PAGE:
Monday, March 30, 2020

The Business of Consumer Lending: Moving from Business Innovation to Technology Innovation

Against a backdrop of struggling “first generation” online lending platforms such as Lending Club and Square, the emerging consensus amongst fintech commentators and players at RISE in Hong Kong last week, was that the “second generation” of fintech growth will come from the “tech” part rather than the “fin”.
Summarised by WeLab Founder, Simon Loong: we are seeing the end of what was effectively a phase of business innovation in lending, and are now moving into the next phase where innovative technology will come to the fore.

In the lending space especially, financial technology players recognize that the era of kill-the-banks-type disruption is over and that it is being replaced (whether by desire or simple economics) by greater collaboration between technology companies and established financial institutions. Banks are no longer seen as competitors, but instead, as partners or clients.

Fintech companies have begun to see that they simply cannot afford to compete with larger institutions on cost of capital and regulatory infrastructure, and that there are advantages to working with them.

Barry Freeman, Co-Founder of Jimubox, the Chinese fintech marketplace sees fintech as additive, as a catalyst for the financial industry to adapt to better technology. Whilst fintechs will have some short-term arbitrage opportunities particularly with regard to the regulatory environment, e.g. in China, this window is closing.

The message from Kevin Phillips, Head of Corporate Development at Kabbage, was very similar: that Kabbage’s goal was always to be a tech company, but one that would partner with banks to improve the experience a bank customer goes through. Fintech companies are nimbler and are founded to bring better products to market faster than traditional institutions can. Their technology processes data better and enables them to tailor products very specifically for retail and business consumers. It also provides the distinct advantage of being scalable, being able to reach a large target audience very quickly.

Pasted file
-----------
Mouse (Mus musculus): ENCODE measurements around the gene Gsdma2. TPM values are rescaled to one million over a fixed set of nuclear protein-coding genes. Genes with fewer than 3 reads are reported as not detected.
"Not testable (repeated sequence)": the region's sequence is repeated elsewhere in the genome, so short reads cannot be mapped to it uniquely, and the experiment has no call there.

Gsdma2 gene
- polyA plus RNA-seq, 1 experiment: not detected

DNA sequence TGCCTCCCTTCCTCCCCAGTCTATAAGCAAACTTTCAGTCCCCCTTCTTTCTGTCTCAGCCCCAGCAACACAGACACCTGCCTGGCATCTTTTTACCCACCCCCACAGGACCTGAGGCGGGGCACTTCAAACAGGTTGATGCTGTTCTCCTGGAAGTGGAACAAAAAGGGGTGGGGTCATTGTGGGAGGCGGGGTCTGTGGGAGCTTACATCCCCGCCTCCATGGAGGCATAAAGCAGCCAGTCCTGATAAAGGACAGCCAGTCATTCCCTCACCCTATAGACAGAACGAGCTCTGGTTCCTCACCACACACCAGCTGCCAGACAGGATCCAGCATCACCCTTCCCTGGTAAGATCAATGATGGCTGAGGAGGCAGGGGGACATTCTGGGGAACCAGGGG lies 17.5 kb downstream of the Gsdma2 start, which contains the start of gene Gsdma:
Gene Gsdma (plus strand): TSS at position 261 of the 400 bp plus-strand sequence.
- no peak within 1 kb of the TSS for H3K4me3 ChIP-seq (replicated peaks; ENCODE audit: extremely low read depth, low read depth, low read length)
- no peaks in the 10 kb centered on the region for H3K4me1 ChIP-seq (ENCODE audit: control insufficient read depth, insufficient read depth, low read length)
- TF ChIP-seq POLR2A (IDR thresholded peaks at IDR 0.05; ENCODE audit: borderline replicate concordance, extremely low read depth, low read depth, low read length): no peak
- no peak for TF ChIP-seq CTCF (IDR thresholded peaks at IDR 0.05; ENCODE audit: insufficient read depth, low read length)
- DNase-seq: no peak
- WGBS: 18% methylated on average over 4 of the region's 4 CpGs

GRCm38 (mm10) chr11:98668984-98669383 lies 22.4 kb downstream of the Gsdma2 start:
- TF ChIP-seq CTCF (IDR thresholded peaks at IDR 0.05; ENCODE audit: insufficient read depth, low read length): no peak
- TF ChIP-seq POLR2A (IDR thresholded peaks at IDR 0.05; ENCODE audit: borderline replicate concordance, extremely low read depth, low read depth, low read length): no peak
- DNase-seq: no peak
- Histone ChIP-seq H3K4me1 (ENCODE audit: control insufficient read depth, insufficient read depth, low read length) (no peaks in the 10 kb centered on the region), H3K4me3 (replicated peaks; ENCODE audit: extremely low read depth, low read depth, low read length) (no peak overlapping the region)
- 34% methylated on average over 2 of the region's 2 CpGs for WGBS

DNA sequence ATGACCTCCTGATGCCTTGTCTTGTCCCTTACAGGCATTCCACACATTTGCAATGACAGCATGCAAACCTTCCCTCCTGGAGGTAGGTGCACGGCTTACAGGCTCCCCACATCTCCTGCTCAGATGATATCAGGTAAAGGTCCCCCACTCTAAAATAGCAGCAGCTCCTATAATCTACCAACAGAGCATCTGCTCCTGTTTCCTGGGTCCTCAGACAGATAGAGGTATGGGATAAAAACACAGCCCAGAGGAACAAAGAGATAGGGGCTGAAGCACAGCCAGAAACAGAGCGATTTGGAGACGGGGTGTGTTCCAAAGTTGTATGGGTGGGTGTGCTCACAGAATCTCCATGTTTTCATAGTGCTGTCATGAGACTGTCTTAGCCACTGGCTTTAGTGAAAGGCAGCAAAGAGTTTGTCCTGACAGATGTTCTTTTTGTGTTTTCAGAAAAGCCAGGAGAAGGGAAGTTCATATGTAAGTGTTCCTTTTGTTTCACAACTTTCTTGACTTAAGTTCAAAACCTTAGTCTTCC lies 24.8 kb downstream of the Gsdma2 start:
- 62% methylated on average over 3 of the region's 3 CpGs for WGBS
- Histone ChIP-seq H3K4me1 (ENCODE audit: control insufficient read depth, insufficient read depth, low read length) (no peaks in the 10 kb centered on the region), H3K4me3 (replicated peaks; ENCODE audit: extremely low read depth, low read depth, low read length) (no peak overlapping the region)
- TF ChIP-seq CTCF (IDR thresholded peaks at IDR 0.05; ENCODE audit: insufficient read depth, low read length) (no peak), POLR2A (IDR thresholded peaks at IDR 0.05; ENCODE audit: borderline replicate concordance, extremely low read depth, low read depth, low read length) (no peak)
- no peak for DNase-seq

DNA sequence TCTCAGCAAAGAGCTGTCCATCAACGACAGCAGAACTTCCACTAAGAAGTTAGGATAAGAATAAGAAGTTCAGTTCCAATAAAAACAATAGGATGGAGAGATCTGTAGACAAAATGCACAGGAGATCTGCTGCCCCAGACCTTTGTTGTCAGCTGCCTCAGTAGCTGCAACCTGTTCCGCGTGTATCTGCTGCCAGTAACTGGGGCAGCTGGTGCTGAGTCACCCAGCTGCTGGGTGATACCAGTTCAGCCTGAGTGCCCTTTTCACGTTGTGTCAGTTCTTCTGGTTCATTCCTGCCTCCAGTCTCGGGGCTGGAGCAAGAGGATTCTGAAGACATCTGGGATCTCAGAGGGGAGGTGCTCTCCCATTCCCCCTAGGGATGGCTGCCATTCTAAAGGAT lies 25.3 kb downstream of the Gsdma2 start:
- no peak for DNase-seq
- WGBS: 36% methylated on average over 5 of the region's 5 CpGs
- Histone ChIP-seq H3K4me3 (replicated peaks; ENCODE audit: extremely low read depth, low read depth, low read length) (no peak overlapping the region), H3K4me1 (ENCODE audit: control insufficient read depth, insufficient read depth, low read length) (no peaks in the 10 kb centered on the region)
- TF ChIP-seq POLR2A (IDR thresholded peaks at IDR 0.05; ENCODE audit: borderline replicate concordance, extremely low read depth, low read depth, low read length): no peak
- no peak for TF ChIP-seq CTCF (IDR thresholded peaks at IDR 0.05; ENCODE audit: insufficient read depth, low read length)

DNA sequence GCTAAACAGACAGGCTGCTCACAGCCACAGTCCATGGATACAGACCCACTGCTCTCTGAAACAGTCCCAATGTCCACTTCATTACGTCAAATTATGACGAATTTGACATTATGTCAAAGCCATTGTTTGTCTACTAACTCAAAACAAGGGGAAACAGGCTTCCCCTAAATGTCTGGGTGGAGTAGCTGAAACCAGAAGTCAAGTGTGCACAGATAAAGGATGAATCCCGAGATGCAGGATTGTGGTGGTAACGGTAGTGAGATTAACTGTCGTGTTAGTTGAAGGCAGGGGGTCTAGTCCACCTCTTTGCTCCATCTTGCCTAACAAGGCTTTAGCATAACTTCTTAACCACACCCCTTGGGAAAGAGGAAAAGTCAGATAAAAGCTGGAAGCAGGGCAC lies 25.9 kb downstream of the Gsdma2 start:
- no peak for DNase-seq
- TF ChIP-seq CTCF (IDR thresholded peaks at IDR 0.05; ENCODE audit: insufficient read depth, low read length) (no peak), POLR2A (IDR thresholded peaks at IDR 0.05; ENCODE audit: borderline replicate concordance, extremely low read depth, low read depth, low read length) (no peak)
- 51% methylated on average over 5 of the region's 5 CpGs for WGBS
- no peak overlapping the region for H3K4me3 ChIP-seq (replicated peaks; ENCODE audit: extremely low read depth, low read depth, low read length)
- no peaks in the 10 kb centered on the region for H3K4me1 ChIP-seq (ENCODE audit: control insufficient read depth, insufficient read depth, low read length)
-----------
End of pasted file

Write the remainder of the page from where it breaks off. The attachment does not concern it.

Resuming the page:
Rohit Agarwal, Global Head of Digital Product Management at HSBC, believes fintech companies have served to push or challenge larger institutions to think about problems in different ways, and importantly to put the consumer first, to improve the customer’s user experience. This is why banks like HSBC are looking to hire people to help them think more like startups.

Whether financial innovation is driven by startups or by traditional institutions who are seeing the light, the economic opportunity and imperative is bright as day. 3.5 million new users per month are coming online in South East Asia alone. Tapping into a new generation of internet users, and specifically mobile internet users, is a significant opportunity – especially when that population of users is also, for the most part, unbanked.

This is the market segment increasingly targeted by Chinese companies Creditease and PPDai, who are moving into microfinance or inclusive finance. Market penetration in China is still very low says Ning Tang, Founder of Creditease, and there is abundant opportunity at this end of the spectrum. Risks are high though and the evolving regulatory framework in China will play a key role in building a sustainable environment for lenders – and borrowers – in future.

The other challenge for fintechs when growing in new markets, is how to build confidence in new technology. Transparency and trust are key to building brand recognition and opening the door to broader adoption. This is one reason why the large online marketplace providers and ecommerce giants such as Amazon or Alibaba have been so successful at capturing a growing portion of the payments and short-term lending market.

Neal Cross, Chief Innovation Officer at DBS, believes it is these companies that will be the true disruptors to the financial establishment – and that fintech as we know it will disappear.

In the end, as he put it, banking is still about banking. But finance is a part of a consumer’s life, it needs to become something that happens in the background, to be frictionless.

So who will win the race and who has the stamina to stay the distance?

Venture Capitalists say they still have plenty of cash for investment and appetite for the right opportunities, but there is no question that investors have become more discriminating when investing in startup companies. Frothy global capital markets and big P2P failures in the USA have dented general confidence, with VCs anticipating flat and even down rounds for startups in the next year.

For entrepreneurs, perhaps the best advice came from Nix Nolledo, Chairman and CEO of Xurpas inc, who emphasized the importance of ensuring your business model is sustainable, of focusing on the unit economics and keeping costs to a minimum until you start getting traction.

Robyn Evans Cunningham
By Robyn Evans Cunningham. Robyn is a freelance Startup consultant, leveraging her combination of Hong Kong tech startup & investment banking experience to provide business services to entrepreneurs.   Recently she worked with Lamplight Analytics, leading the development of a business proposition for Financial and Service sector clients for their social media analytics platform. Prior to moving to Hong Kong last year, Robyn had a 10-year career in emerging market corporate and investment banking, working for the Standard Bank Group in London. She is a Director of her family’s agribusiness company in South Africa, Rhys Evans Group, a Trustee of the UK Fund for Charities, and has a Masters (MPhil) degree in Economics from Oxford University.  

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